Keefe: I had started my master’s degree in Arizona, in a brick-and-mortar setting. But I ended up moving and wanted to transfer. When I was doing my research and looking at the mission of Walden University, it connected me with that desire to make positive social change. When I finished my master’s, and I was deciding to earn a doctoral degree, I thought, I enjoyed the process of Walden, and just how the structure is. There’s a lot of interaction and to me it was very thought-provoking. … Walden is extremely supportive. My doctorate committee was fantastic, and although it was stressful, it was well worth it. Walden’s programs are collaborative, and you have the ability to interact with people from different cultures and different places, and with different worldviews. It really is a place where people who believe in advocacy come together and succeed.
Walden: What insight would you offer other working professionals who are considering earning an EdD or other doctoral degree online?
Keefe: If you’re coming into a doctoral program, I realize that it can be done in three years, but typically there are confounding variables that you have to look at. Pace yourself. Follow the program knowing that it may take a little bit longer, but at the end of the day, the work that you create means something, and it makes a difference. Remember that you have to have to have boundaries for yourself, set guidelines, and you have to be able to focus. And sometimes it’s not the right time [to start a degree program]. You have to look at your whole world, your whole life. Do you have the time to dedicate? It’s not all-consuming; you can still have “me time,” which you need to do for your own mental standing. But earning a doctorate is achievable and at Walden, you are set up to succeed.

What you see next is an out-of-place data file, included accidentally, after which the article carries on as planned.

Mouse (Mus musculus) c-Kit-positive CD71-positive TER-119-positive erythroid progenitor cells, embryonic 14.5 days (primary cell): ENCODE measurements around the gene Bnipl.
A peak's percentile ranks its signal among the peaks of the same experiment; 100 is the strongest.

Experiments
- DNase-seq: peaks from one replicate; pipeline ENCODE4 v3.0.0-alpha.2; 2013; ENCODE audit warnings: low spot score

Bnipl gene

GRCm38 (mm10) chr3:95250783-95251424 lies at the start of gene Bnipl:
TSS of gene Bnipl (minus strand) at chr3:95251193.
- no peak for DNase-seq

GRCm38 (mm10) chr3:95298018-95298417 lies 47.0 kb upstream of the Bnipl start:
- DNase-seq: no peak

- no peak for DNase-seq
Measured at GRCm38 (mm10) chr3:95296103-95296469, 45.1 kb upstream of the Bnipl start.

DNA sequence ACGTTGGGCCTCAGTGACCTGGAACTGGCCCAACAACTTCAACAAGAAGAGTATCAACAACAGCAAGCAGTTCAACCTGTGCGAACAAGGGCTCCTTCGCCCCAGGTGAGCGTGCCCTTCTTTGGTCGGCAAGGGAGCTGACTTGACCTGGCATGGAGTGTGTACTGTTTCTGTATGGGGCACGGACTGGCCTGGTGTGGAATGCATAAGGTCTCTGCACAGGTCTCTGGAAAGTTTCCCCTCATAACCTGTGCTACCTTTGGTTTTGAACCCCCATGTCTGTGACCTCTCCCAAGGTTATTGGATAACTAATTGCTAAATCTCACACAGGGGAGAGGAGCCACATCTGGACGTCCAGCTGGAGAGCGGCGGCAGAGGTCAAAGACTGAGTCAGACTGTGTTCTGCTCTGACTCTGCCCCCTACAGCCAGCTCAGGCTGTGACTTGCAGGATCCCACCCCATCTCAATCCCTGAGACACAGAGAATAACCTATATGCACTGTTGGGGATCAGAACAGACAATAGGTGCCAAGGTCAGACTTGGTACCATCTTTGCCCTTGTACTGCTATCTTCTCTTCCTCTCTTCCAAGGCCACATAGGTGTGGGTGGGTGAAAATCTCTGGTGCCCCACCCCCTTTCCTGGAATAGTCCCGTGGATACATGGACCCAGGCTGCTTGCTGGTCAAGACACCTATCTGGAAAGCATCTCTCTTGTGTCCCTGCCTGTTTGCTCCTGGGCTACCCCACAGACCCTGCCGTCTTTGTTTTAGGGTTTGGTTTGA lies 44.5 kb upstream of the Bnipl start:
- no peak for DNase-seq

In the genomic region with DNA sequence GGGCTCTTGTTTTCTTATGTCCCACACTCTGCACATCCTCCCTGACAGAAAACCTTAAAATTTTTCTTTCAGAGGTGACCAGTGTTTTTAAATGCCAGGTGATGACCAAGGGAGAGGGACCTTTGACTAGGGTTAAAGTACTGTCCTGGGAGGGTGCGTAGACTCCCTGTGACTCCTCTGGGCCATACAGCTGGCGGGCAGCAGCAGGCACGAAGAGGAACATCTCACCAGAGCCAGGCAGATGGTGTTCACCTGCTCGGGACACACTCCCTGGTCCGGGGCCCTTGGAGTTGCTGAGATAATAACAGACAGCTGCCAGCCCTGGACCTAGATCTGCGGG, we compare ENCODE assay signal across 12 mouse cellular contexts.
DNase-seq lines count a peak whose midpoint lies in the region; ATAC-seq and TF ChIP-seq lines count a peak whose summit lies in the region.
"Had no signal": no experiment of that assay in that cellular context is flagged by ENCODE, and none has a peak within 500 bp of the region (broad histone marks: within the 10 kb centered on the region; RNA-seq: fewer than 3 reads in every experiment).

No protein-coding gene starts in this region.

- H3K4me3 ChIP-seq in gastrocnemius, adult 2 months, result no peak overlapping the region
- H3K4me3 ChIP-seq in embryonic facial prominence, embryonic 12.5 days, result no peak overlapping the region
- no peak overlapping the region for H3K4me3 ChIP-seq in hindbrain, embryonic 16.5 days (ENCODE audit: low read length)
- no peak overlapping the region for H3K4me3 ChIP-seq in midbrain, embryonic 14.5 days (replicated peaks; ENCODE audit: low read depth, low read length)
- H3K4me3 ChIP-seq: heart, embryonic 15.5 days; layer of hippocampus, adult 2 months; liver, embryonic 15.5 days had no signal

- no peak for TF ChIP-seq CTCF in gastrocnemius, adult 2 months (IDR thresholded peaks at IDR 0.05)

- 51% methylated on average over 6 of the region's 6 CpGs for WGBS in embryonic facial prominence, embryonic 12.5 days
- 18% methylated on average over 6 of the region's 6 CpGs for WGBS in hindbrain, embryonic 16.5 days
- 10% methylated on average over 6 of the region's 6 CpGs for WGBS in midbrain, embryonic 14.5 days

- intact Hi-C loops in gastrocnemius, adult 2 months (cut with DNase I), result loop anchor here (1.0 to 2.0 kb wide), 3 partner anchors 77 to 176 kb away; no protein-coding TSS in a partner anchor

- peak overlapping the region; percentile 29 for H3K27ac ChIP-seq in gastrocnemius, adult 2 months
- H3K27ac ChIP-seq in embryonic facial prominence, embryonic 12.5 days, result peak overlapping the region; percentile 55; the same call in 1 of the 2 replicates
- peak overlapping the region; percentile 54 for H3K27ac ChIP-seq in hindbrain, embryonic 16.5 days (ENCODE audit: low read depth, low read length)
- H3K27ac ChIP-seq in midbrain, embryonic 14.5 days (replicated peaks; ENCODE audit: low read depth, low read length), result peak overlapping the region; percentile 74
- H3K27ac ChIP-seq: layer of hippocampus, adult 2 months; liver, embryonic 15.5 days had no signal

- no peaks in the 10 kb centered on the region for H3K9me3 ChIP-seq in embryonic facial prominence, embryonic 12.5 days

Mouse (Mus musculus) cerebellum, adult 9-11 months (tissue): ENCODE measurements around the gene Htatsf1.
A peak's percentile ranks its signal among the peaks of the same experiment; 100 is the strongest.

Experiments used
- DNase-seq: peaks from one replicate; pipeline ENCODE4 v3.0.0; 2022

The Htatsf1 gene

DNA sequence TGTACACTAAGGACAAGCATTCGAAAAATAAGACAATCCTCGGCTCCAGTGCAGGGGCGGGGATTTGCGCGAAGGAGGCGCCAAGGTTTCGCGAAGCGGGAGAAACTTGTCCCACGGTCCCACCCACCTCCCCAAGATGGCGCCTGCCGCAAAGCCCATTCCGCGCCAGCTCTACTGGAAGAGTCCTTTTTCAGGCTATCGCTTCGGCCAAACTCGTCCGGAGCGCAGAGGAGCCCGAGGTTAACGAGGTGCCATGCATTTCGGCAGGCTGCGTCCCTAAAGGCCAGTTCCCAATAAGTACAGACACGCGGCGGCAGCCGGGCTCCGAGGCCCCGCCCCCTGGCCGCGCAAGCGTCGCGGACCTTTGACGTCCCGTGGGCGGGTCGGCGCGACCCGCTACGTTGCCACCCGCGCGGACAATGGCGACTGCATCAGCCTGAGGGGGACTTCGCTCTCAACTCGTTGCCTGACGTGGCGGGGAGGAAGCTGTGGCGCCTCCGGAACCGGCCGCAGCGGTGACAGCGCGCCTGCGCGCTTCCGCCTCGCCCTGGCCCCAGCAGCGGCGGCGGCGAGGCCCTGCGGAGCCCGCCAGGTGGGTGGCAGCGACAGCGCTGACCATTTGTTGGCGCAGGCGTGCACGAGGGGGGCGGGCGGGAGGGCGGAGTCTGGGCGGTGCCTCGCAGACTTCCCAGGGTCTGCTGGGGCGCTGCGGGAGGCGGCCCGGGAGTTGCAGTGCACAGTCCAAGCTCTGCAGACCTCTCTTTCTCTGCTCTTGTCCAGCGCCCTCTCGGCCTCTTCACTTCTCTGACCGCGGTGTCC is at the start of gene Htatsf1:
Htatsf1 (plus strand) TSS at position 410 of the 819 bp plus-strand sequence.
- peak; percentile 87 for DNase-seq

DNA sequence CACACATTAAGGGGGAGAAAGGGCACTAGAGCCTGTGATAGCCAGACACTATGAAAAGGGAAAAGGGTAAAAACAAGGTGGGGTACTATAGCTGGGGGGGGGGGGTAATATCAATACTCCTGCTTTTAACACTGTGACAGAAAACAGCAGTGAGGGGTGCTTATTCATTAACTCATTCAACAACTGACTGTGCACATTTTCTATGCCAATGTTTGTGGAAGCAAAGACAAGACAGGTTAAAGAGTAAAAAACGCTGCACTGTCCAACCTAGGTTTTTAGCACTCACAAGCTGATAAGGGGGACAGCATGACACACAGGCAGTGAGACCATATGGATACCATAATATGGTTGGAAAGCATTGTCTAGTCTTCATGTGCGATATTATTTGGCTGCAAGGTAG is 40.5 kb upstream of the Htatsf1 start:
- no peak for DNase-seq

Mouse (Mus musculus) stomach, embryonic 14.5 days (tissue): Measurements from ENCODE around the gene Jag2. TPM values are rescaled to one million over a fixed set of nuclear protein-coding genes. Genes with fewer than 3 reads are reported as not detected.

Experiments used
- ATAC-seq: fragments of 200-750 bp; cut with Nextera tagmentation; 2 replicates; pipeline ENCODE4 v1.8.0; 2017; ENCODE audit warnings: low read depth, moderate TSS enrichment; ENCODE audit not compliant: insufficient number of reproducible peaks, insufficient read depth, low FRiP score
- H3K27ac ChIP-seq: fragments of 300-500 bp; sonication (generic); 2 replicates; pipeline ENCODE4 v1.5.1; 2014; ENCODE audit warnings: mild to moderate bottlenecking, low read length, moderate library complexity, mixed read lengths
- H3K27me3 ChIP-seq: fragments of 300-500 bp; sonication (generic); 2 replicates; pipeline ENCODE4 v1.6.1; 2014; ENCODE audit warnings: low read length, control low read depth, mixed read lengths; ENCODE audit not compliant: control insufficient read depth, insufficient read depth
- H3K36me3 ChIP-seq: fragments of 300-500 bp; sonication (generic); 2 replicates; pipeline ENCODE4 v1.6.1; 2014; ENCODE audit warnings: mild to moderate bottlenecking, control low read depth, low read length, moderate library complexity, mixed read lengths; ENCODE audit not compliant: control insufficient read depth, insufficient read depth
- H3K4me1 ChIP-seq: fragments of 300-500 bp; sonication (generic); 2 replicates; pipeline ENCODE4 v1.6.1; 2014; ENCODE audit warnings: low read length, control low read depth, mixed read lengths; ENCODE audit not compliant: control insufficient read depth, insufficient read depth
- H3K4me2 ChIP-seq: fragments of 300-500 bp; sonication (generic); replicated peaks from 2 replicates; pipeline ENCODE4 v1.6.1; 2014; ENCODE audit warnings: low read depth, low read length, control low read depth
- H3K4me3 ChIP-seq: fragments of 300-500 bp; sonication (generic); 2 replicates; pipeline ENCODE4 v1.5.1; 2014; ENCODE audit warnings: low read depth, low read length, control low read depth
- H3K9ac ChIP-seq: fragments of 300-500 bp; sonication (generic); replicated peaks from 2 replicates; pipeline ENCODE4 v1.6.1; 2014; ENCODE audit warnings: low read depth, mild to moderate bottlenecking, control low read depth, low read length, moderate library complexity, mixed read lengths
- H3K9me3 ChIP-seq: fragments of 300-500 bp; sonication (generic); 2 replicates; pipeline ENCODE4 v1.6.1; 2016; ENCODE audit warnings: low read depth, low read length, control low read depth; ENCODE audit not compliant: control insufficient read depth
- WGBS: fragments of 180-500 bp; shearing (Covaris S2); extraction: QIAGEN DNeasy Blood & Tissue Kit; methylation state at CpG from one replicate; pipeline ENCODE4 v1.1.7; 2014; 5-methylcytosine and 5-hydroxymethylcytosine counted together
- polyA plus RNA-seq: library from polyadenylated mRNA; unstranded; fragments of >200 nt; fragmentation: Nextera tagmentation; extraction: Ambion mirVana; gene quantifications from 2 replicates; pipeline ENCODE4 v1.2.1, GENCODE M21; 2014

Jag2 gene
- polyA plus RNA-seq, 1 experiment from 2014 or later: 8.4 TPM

Ready to Earn Your Degree Online at Walden University?
Pursuing a degree can change your life. If you want to expand your potential career opportunities, one of the best choices you can make is to earn your bachelor’s, master’s, or doctoral degree. At Walden, an accredited online university, you can earn your online degree while you continue to work full time. That means you can better maintain a work-life balance while you enhance your credentials and further your skills.
Walden University is an accredited institution offering online Master of Science in Nursing (MSN) and Doctor of Education (EdD) degree programs. Expand your career options and earn your degree in a convenient, flexible format that fits your busy life.
Walden University is accredited by The Higher Learning Commission, www.hlcommission.org.